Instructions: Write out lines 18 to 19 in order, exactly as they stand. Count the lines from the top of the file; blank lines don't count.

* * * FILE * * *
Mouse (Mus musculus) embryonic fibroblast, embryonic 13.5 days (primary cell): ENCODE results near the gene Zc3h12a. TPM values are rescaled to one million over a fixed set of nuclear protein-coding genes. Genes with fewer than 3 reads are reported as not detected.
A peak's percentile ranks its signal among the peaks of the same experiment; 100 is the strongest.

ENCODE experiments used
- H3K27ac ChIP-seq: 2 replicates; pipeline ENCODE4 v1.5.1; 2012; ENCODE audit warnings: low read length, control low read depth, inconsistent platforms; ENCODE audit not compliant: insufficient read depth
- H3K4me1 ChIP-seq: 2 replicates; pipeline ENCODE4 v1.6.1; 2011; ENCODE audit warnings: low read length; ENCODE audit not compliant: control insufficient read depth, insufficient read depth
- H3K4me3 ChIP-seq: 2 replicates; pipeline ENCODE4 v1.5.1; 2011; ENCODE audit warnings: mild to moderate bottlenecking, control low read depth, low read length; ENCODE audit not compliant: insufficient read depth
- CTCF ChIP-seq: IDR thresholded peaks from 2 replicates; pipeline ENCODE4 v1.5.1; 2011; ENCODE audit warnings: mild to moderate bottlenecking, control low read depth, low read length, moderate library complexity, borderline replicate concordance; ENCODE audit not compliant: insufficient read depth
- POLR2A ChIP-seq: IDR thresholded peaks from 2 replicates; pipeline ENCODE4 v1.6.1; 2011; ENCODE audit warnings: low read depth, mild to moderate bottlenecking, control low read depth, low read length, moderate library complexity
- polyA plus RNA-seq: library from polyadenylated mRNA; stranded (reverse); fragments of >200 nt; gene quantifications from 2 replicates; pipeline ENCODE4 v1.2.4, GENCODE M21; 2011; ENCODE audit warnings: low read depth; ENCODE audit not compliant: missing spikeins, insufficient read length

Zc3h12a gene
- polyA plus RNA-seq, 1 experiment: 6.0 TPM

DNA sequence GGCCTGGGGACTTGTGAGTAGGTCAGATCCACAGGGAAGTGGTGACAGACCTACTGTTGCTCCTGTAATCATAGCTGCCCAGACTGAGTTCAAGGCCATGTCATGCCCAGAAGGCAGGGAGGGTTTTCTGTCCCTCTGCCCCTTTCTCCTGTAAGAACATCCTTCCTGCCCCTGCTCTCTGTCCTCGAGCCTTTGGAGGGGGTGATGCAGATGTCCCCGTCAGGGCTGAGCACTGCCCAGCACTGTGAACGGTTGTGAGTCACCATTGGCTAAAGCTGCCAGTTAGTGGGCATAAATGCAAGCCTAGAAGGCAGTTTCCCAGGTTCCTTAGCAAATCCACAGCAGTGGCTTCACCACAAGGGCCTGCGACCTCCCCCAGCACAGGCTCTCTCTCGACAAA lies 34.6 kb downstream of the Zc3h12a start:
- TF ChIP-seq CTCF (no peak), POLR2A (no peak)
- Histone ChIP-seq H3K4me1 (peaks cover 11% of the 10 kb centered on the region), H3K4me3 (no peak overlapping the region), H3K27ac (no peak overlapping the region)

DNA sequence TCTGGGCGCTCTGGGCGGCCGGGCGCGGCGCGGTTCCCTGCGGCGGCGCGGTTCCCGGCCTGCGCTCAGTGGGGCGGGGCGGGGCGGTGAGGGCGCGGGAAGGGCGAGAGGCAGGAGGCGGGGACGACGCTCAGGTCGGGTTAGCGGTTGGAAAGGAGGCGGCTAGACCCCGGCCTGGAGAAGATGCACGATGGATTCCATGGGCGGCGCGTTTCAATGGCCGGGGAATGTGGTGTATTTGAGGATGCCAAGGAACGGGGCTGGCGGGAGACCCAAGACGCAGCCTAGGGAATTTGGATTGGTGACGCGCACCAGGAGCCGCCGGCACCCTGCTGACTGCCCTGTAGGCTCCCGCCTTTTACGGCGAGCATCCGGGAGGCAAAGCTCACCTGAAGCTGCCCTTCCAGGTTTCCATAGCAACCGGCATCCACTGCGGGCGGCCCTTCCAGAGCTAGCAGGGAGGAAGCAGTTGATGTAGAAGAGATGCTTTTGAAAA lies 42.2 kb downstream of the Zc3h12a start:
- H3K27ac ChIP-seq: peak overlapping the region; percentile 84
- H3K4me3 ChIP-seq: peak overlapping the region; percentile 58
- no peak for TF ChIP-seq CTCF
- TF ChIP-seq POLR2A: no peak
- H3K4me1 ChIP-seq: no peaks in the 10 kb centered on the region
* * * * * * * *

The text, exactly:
- no peak for TF ChIP-seq CTCF
- TF ChIP-seq POLR2A: no peak